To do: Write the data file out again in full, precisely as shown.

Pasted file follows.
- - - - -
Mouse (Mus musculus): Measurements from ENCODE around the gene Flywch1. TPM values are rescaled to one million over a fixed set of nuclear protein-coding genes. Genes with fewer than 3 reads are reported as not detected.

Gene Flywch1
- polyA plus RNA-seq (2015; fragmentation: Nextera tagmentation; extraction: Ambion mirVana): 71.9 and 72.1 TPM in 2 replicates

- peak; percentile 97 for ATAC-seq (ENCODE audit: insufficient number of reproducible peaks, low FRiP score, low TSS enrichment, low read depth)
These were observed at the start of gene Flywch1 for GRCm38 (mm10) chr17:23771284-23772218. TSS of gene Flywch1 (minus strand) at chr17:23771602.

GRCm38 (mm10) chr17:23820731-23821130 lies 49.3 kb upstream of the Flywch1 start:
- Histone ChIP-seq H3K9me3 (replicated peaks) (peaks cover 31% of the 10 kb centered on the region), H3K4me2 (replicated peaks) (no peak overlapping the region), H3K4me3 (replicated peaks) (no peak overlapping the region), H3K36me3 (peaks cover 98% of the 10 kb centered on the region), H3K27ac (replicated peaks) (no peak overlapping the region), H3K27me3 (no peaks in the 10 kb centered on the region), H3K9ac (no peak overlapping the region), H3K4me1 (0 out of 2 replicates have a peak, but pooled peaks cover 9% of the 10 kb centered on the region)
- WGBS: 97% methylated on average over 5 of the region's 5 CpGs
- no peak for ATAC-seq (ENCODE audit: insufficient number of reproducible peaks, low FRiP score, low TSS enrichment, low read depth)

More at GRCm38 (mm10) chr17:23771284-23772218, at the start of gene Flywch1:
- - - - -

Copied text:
Mouse (Mus musculus): Measurements from ENCODE around the gene Flywch1. TPM values are rescaled to one million over a fixed set of nuclear protein-coding genes. Genes with fewer than 3 reads are reported as not detected.

Gene Flywch1
- polyA plus RNA-seq (2015; fragmentation: Nextera tagmentation; extraction: Ambion mirVana): 71.9 and 72.1 TPM in 2 replicates

- peak; percentile 97 for ATAC-seq (ENCODE audit: insufficient number of reproducible peaks, low FRiP score, low TSS enrichment, low read depth)
These were observed at the start of gene Flywch1 for GRCm38 (mm10) chr17:23771284-23772218. TSS of gene Flywch1 (minus strand) at chr17:23771602.

GRCm38 (mm10) chr17:23820731-23821130 lies 49.3 kb upstream of the Flywch1 start:
- Histone ChIP-seq H3K9me3 (replicated peaks) (peaks cover 31% of the 10 kb centered on the region), H3K4me2 (replicated peaks) (no peak overlapping the region), H3K4me3 (replicated peaks) (no peak overlapping the region), H3K36me3 (peaks cover 98% of the 10 kb centered on the region), H3K27ac (replicated peaks) (no peak overlapping the region), H3K27me3 (no peaks in the 10 kb centered on the region), H3K9ac (no peak overlapping the region), H3K4me1 (0 out of 2 replicates have a peak, but pooled peaks cover 9% of the 10 kb centered on the region)
- WGBS: 97% methylated on average over 5 of the region's 5 CpGs
- no peak for ATAC-seq (ENCODE audit: insufficient number of reproducible peaks, low FRiP score, low TSS enrichment, low read depth)

More at GRCm38 (mm10) chr17:23771284-23772218, at the start of gene Flywch1: